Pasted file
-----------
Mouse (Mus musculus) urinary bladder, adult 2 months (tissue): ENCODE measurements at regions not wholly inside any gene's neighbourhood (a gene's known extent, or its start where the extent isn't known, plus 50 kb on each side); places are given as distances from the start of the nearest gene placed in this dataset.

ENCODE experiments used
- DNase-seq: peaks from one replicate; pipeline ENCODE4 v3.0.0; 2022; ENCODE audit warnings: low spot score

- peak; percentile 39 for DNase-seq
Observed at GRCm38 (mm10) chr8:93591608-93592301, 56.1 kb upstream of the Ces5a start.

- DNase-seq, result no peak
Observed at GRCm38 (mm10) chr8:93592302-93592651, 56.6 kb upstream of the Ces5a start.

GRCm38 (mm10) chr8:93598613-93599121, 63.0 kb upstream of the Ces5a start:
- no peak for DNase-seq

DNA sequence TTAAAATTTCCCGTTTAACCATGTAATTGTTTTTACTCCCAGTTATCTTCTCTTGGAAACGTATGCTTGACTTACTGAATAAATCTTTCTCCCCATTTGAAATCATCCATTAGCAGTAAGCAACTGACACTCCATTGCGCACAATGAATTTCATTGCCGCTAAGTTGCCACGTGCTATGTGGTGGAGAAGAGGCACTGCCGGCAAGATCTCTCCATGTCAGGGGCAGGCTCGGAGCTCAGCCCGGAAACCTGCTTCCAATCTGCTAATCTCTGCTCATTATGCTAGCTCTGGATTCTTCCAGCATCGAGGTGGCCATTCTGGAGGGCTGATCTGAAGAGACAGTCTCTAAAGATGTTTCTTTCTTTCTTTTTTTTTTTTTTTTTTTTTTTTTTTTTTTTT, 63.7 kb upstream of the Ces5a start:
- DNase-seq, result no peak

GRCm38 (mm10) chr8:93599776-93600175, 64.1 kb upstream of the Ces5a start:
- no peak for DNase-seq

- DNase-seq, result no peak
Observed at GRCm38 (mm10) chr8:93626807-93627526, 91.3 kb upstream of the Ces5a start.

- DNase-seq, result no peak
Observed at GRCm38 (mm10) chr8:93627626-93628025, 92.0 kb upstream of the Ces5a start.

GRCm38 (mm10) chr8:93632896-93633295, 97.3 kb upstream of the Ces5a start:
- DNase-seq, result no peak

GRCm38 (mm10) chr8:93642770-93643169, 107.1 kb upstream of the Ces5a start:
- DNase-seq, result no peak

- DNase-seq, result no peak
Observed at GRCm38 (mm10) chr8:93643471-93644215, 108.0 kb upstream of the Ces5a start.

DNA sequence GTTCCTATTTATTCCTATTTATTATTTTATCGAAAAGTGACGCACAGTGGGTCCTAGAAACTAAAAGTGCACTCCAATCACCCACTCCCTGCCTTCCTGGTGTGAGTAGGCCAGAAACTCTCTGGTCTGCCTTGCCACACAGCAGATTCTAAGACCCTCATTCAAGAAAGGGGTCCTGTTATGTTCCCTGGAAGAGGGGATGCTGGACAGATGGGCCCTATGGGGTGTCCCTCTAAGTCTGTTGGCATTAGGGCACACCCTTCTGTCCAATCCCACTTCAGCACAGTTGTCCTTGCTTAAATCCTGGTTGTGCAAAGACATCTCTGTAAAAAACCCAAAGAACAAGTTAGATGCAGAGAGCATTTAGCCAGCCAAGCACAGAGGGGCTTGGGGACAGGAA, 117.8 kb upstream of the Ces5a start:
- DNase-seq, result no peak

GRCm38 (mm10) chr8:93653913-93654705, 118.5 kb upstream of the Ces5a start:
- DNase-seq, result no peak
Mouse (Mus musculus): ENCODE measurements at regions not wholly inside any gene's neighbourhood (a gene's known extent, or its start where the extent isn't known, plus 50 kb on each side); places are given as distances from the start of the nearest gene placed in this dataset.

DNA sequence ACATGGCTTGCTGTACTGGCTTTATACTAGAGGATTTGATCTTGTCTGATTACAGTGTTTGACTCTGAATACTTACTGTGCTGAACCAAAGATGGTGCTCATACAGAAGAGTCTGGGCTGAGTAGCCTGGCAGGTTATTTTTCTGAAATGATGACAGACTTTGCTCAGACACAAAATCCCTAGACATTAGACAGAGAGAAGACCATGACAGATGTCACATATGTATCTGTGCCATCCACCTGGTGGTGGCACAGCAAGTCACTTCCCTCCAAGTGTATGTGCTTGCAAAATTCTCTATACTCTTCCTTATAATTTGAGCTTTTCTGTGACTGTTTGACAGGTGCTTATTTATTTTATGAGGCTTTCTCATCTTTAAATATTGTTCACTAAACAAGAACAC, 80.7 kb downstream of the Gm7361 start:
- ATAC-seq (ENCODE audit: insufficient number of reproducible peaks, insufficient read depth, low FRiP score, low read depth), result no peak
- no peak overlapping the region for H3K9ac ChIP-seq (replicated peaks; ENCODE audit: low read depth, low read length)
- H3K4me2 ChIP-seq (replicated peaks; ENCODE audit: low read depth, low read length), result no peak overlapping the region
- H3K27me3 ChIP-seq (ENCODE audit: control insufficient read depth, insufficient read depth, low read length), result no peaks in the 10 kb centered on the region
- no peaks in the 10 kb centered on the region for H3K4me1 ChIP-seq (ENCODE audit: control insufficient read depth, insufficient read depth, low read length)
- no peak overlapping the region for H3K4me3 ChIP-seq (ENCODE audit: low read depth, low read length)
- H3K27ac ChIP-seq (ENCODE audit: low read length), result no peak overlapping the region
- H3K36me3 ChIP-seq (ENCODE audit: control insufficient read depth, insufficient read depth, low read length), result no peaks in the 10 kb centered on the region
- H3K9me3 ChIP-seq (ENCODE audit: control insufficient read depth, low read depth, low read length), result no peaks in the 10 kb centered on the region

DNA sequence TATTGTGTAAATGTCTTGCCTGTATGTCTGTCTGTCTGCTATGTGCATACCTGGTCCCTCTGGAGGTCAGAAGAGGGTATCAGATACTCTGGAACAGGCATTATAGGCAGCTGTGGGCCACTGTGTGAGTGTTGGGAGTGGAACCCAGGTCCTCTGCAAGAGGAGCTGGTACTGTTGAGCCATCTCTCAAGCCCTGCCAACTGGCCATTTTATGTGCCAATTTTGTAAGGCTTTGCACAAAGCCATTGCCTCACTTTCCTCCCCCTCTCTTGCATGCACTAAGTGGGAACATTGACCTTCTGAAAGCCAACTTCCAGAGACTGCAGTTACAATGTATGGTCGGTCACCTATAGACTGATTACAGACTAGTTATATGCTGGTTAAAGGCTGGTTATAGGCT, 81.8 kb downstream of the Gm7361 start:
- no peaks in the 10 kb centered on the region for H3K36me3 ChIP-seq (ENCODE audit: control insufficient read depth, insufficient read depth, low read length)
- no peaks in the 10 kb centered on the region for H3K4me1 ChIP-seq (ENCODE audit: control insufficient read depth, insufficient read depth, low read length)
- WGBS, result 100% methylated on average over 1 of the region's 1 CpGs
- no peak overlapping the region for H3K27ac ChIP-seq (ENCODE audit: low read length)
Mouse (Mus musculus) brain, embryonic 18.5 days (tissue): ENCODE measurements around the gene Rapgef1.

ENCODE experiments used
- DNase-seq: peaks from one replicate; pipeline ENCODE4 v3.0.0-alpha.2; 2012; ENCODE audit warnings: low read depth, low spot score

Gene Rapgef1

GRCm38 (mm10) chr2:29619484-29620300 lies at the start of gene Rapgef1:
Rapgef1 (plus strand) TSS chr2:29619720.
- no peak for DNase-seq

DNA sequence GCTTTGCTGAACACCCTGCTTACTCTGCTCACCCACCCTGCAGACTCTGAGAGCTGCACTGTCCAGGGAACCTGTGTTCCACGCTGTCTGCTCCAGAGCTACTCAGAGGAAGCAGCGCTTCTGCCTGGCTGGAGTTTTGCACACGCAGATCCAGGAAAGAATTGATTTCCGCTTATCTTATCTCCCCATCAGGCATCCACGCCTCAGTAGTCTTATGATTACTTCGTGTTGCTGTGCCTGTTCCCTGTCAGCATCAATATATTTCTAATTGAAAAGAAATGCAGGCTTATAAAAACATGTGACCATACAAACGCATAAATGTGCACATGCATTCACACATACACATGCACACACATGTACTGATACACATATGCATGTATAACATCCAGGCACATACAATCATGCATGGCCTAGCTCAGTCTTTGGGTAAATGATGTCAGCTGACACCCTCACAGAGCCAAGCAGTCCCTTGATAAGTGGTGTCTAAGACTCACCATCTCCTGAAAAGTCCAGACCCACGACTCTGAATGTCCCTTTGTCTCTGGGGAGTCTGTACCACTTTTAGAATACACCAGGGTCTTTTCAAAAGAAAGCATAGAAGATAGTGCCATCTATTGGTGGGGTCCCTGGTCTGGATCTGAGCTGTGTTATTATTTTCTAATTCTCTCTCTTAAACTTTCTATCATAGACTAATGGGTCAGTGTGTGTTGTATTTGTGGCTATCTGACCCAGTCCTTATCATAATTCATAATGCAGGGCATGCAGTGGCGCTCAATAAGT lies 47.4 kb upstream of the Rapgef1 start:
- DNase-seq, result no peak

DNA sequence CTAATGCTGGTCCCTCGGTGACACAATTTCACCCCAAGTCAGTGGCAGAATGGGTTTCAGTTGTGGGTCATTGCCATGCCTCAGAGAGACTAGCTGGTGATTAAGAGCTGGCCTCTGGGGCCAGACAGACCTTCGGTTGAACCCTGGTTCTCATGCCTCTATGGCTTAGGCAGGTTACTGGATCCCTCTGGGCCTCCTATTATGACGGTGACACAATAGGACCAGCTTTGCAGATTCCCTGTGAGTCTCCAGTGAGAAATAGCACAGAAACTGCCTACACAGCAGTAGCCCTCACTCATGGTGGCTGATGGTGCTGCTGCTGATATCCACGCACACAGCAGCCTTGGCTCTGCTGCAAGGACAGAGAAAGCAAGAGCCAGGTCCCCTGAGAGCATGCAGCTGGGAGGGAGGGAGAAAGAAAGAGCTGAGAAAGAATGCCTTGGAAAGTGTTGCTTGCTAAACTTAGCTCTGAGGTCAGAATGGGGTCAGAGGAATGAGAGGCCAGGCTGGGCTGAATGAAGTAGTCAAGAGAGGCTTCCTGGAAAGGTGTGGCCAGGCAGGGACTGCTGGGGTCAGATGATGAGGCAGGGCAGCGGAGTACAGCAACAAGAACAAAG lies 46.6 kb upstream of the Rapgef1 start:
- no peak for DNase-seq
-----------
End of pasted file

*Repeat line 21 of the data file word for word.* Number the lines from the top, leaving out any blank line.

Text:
- DNase-seq, result no peak